...BALANCED SCORE CARD Es una metodología para traducir la misión estratégica de una organización en un grupo de indicadores numéricos de desempeño que integran y enlazan todos los niveles y funciones de esa organización, asegurando así una correcta ejecución de la estrategia en tiempo y forma. Se utiliza para apoyar el alcance de las estrategias de recursos humanos que son: * Maximizar el recurso humano: contar con la presencia de personal con talento y con experiencia que sea capaz de crear valor * Maximizar la productividad: mantenimiento de los niveles apropiados de personal Los factores que se consideran para el BSC para la implementación de una estrategia que genere valor son: financiero, clientes, proceso empresarial interno, aprendizaje y crecimiento. Financiero: | Clientes: | Mejorar la estructura de costos Mejorar el uso de activos Identificar nuevas fuentes de ingresosIncrementar el valor de clientes clientes actuales | Costo total más bajoProducto líderImagenAtributos del producto | Proceso empresarial: | Aprendizaje y Crecimiento: | Excelencia operacionalDesarrollar relaciones conproveedoresProducir productos o servicios excelentesServicio al clienteRelaciones con clientesCrecer y profundizar las relaciones con clientesRetenerlosRegulaciones y comunidadMejorar la actuación en el ambiente, salud y seguridadCuidar y crecer a la comunidad | CompetenciasHabilidadesExperienciaConocimientoTecnologíaSistemasBases de......

Words: 334 - Pages: 2

Premium Essay

Balanced Score Card

...perspectives are found to be vital to overall success and growth, such as customer relations, internal business processes, learning and growth (Kaplan, 2007, p. 150). The use of the balanced scorecard is said to create several advantages to the long-term success of an organization and is also proven to increase strategic learning: “The balanced scorecard signals to everyone what the organization is trying to achieve for shareholders and customers alike. But to align employees’ individual performances with the overall strategy, scorecard users generally engage in three activities: communicating and educating, setting goals, and linking rewards to performance measures” (Kaplan, 2007, p. 154). This paper will illustrate a balanced score card for the Naval Ordnance Safety and Security Activity (NOSSA), specifically the budget execution process. NOSSA is a field activity of the Naval Sea Systems Command (NAVSEA) within the Department of Defense (DoD). NOSSA acts as the Technical Authority for Explosives Safety, providing technical policies, procedures, and designing criteria associated with weapons system safety across warfare sites. Through the balanced scorecard management system, NOSSA has been able to successfully and continuously ensure the effectiveness of mission capable explosive safety operations while mitigating measures of risks and assessment across DoD to protect and support the war fighters defending our freedom and security. I.......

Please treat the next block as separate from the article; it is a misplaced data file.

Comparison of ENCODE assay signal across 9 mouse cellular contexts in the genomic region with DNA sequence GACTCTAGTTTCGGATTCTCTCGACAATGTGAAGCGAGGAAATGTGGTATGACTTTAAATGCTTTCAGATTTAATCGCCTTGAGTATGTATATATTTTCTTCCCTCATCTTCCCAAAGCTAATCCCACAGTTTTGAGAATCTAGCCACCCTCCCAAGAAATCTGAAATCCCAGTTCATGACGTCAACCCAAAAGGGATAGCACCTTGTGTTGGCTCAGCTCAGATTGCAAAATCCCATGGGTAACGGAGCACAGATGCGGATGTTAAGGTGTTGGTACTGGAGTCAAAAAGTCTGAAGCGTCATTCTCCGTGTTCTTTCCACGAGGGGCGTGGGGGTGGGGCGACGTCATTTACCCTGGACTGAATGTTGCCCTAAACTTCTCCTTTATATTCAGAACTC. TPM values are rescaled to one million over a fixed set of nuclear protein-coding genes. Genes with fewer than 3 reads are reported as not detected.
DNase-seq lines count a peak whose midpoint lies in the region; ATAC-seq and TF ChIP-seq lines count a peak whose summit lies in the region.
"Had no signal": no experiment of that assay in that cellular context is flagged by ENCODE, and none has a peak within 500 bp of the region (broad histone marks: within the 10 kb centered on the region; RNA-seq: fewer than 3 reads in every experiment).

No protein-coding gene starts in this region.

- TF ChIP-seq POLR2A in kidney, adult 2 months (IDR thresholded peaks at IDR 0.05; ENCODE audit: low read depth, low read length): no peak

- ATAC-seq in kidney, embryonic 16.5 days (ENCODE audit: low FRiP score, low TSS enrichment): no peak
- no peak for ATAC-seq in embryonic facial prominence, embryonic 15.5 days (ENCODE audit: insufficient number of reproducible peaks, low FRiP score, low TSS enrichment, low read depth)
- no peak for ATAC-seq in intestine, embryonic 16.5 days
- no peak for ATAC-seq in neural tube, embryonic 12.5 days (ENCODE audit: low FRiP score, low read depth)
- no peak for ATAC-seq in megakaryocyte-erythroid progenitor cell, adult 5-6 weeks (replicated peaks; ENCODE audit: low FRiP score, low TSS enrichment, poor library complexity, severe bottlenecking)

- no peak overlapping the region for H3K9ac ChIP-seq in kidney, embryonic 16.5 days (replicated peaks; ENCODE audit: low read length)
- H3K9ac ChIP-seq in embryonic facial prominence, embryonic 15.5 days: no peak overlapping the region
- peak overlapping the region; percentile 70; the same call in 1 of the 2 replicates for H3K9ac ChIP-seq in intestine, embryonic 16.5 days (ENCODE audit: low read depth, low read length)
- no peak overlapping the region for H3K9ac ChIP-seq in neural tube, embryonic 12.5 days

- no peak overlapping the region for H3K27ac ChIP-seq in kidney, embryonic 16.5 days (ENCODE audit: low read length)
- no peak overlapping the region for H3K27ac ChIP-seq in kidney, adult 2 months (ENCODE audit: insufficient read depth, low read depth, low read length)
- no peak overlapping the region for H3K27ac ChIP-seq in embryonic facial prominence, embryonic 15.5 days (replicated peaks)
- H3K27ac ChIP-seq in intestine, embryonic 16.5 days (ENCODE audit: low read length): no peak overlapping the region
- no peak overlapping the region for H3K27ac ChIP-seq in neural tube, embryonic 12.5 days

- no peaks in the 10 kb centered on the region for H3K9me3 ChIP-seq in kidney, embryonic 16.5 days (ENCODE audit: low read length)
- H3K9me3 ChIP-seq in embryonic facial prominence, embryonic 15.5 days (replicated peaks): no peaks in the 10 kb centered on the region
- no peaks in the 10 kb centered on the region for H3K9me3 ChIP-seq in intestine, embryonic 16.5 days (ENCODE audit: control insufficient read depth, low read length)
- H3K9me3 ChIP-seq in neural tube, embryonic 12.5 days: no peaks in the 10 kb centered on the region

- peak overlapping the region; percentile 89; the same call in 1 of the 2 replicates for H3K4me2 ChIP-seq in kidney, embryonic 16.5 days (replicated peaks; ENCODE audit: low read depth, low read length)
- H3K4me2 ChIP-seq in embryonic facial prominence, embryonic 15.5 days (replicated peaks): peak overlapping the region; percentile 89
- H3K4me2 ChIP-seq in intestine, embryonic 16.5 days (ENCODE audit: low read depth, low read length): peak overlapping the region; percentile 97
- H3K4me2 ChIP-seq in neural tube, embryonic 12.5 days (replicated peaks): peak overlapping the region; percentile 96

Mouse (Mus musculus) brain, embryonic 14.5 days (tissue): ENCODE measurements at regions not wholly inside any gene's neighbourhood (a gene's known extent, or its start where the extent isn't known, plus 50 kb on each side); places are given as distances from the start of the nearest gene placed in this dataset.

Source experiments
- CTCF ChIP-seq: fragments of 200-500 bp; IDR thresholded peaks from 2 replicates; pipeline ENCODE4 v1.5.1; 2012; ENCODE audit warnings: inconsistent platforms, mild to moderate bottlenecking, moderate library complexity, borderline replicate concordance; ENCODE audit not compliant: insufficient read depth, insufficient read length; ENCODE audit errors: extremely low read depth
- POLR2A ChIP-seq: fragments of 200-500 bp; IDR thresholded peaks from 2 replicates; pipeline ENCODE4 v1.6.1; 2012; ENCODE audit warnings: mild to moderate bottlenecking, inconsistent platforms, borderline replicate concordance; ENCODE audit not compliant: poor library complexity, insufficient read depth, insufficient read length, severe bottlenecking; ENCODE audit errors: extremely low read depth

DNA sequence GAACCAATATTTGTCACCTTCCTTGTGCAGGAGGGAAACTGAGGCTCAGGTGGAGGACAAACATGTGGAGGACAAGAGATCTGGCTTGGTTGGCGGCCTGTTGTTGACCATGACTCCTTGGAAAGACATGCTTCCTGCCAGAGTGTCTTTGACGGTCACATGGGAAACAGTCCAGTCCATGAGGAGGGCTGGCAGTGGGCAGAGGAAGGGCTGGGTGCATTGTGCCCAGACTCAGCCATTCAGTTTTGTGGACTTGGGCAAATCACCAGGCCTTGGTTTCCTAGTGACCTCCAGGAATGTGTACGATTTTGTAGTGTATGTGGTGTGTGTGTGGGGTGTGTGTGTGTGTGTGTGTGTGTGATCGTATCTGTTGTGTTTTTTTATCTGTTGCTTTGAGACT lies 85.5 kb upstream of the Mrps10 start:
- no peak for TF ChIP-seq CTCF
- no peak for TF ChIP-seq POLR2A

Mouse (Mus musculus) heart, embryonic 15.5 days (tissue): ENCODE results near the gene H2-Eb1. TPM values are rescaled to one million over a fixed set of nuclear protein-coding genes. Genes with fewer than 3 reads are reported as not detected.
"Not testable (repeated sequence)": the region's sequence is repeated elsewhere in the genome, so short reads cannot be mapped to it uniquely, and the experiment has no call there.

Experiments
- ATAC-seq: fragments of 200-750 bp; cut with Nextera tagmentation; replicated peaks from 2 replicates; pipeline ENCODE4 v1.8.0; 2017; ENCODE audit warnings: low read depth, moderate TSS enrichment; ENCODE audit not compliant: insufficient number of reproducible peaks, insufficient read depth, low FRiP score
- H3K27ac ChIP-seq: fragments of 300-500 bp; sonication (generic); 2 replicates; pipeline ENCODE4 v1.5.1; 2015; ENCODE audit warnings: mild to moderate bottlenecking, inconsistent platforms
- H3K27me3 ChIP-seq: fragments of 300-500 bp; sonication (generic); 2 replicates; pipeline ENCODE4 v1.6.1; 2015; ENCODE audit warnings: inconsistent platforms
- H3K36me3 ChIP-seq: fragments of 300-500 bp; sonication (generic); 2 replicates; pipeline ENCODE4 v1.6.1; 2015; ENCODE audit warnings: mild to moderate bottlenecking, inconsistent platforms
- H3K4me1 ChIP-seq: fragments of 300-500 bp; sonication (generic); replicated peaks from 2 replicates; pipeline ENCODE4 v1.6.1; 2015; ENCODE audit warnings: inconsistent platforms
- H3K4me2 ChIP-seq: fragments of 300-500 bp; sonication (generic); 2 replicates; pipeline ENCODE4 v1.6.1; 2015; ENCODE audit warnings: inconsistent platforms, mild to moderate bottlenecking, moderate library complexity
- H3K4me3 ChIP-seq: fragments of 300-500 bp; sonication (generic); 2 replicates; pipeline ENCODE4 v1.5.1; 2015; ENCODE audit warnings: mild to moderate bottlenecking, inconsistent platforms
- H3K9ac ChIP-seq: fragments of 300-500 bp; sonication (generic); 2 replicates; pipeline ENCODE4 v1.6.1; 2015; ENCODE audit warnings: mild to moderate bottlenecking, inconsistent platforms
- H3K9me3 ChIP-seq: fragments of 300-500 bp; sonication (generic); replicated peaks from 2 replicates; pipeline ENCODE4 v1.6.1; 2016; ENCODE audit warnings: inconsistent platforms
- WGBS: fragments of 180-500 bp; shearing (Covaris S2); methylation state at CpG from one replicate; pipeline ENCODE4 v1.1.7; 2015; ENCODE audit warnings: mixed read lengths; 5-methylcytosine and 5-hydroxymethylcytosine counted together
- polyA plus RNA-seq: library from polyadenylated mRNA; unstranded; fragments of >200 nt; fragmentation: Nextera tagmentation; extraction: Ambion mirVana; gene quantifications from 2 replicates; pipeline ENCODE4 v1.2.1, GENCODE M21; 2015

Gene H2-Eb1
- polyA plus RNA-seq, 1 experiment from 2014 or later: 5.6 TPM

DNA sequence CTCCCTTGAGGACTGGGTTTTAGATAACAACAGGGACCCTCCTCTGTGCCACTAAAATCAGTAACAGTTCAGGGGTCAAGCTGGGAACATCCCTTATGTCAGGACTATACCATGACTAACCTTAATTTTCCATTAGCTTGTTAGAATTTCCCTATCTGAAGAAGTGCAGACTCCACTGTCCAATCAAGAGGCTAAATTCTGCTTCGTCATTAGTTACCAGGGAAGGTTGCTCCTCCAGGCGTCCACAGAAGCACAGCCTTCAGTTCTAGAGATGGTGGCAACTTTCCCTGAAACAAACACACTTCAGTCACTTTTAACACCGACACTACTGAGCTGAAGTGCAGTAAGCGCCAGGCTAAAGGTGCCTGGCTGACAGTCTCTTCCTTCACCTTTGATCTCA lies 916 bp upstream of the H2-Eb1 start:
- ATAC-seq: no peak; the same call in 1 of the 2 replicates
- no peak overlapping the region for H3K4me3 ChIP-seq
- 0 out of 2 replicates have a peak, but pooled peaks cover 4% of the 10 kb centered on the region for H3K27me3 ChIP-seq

Words: 3581 - Pages: 15

Premium Essay

Balanced Score Card

...and externally. Better Management Information – The Balanced Scorecard approach forces organisations to design key performance indicators for their various strategic objectives. This ensures that companies are measuring what actually matters. Improved Performance Reporting – companies using a Balanced Scorecard approach tend to produce better performance reports than organisations without such a structured approach to performance management. Better Strategic Alignment – organisations with a Balanced Scorecard are able to better align their organisation with the strategic objectives. In order to execute a plan well, organisations need to ensure that all business and support units are working towards the same goals. Better Organisational Alignment – well implemented Balanced Scorecards also help to align organisational processes such as budgeting, risk management and analytics with the strategic priorities. This will help to create a truly strategy focused organisation. Negative factors of Balanced Scorecard • The balanced scorecard takes forethought. It is not a tool you can just think up one night to solve a problem. • While the balanced scorecard gives an overall view of the four areas for concern in business growth and development, these four areas do not paint the whole picture. • Many companies use metrics that are not applicable to their own situation. Why Balanced Score Cards fail Due to the following reasons, most balanced scorecards......

Words: 961 - Pages: 4